March 18, 2014

Financial Tuesday: How to Actually Pay Your Taxes

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So you’ve reached the point where you’ve done all the paperwork and now it’s time to actually fork over your hard earned cash to Uncle Sam. Only you’re not entirely sure how to do that. You’ve been so focused on actually filing taxes you haven’t even considered what the process for paying is.

Do they take checks? PayPal? Credit cards? What are your options here? In fact you have a few avenues at your disposal, including one that the IRS has set up to be a quick, mostly painless way to satisfy your tax obligations.

Credit Card

This is the best scenario: you have a payment but it’s small enough that you can afford to pay it all right away. No payment plans, no more worrying; just one payment and you’re done. Well, you’re in luck, because the IRS takes credit cards.

But, of course, there’s a catch. They don’t take credit cards directly. You have to go through a payment processor. You already have a PayPal account, can you use that? Nope. There are a select number of processors that take IRS payments, all with varying fees attached to them.

It may be annoying, but at least your obligations are satisfied. Now you can move on to bigger and better things – like literally anything else!

Payment Plan

Can’t pay your tax obligations all at once? Then you’re like most taxpayers out there who owe money to the government. If you fall in this category, then you need to set up a payment plan. Luckily, it’s fairly simple.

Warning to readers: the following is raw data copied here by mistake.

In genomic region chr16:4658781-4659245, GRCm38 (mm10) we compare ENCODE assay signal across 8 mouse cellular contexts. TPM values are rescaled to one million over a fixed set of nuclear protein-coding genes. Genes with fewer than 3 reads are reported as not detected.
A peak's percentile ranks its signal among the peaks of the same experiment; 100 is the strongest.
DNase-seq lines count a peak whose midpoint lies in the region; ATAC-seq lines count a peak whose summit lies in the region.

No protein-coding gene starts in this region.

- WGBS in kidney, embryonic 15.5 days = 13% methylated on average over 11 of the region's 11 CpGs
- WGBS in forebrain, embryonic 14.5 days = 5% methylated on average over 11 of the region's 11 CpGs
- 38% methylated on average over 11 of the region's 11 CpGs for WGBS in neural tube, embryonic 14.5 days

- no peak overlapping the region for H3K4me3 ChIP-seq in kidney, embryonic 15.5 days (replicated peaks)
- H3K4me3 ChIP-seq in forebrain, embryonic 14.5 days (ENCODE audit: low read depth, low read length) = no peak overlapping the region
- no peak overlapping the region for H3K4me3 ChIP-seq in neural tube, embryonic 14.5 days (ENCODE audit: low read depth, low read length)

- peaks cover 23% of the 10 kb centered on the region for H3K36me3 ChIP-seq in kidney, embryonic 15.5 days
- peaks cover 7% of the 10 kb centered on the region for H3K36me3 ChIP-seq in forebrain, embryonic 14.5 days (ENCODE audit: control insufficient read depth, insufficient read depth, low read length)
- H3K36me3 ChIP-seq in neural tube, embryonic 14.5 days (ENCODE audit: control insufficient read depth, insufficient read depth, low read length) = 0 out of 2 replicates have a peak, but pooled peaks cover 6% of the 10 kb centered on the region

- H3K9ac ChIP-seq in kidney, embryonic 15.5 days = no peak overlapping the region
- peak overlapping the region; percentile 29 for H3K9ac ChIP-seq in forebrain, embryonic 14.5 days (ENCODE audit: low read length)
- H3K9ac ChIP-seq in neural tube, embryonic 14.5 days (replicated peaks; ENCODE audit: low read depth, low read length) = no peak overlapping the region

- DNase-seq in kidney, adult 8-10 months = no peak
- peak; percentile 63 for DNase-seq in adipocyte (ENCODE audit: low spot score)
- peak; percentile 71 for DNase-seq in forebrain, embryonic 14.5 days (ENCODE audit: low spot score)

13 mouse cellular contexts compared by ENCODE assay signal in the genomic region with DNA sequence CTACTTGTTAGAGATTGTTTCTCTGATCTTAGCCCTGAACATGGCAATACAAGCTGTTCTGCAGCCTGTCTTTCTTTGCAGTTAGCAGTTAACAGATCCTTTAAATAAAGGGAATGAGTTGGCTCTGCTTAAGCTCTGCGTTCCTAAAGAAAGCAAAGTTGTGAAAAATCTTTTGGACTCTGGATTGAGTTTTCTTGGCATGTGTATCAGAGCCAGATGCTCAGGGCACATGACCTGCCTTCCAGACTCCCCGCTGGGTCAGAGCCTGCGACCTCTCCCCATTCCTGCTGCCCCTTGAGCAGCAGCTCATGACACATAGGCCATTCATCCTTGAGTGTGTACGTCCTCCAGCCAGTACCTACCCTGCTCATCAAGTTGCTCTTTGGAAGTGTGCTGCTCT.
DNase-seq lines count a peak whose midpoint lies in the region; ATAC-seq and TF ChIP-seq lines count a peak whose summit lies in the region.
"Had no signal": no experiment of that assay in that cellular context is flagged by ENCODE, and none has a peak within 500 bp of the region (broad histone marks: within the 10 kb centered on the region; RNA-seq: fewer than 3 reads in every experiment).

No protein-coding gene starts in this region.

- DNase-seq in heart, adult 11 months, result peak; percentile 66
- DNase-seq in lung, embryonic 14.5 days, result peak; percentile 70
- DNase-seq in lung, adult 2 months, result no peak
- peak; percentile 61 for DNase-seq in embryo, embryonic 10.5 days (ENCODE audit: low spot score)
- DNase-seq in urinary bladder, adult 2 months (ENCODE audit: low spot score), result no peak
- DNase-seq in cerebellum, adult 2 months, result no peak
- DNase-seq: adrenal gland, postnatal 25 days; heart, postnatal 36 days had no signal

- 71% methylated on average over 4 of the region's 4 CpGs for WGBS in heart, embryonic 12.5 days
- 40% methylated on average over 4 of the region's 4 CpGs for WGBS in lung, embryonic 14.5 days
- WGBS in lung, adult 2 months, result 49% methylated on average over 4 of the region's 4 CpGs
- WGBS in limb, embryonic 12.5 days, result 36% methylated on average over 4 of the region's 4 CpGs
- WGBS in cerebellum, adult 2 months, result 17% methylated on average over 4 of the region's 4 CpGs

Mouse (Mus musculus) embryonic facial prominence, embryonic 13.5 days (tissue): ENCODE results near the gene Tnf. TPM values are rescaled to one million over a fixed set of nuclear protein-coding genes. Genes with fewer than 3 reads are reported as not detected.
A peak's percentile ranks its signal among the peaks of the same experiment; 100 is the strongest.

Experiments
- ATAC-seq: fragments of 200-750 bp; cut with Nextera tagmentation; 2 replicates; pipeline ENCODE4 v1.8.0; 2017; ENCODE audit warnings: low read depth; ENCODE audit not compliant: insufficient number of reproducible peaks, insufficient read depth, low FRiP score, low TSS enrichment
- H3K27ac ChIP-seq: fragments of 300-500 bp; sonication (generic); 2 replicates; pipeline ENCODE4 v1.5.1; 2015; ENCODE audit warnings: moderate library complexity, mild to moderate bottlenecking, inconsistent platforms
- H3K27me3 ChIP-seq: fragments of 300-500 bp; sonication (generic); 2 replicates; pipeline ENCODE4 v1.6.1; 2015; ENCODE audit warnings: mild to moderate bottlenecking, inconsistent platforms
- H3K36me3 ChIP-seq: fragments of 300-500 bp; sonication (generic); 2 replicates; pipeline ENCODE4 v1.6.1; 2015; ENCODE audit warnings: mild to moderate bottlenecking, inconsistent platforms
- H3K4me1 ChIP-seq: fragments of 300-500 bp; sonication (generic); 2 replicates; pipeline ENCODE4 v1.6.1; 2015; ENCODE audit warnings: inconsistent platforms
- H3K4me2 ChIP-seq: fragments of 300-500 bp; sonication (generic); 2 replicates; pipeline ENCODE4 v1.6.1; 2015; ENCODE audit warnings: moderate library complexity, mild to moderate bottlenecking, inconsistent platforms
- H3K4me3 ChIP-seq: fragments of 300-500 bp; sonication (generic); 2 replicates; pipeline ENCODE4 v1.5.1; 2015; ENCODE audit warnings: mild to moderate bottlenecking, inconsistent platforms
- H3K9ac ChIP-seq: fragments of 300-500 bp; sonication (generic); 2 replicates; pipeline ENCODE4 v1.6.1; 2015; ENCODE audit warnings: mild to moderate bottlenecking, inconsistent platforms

First you must apply for the payment plan. You can apply online if you owe less than $50,000 or submit the Form 9465 and Form 433-F tax forms if you owe more than that. Generally, you’ll be approved for the payment plan automatically, so you shouldn’t worry about being denied. The IRS wants the money you owe and they’re happy to go the route you want.

Now every month you’ll make a payment to the IRS, which can be automatically set up to come out of your bank account on a day you choose. The payments will continue until you’ve paid everything off.

Keep in mind if you have another payment come up during next year’s taxes, it doesn’t automatically add to your current plan. You must submit a new payment plan form and it will be added to your current payments. If you don’t, you’ll have an outstanding balance and could face penalties.


As mentioned, the IRS has set up their own site for taxpayers to pay what they owe. Even better for small business owners, this system, the Electronic Federal Tax Payment System (EFTPS), lets you pay both federal taxes and other obligations like quarterly estimated taxes.

Simply head to the EFTPS website and click Enroll. Here you’ll enter some basic info for your business or your personal use like name, address, social security number. You’ll also enter your bank information so you can automatically pay.

Now you can pay any taxes you already owe from taxes. You can pay everything right away or set up your bank account to automatically withdraw money whenever you decide. This way you don’t have to log on every month/two weeks/whatever to pay what you owe to the government.

Did you owe taxes this year? How do you pay the IRS?

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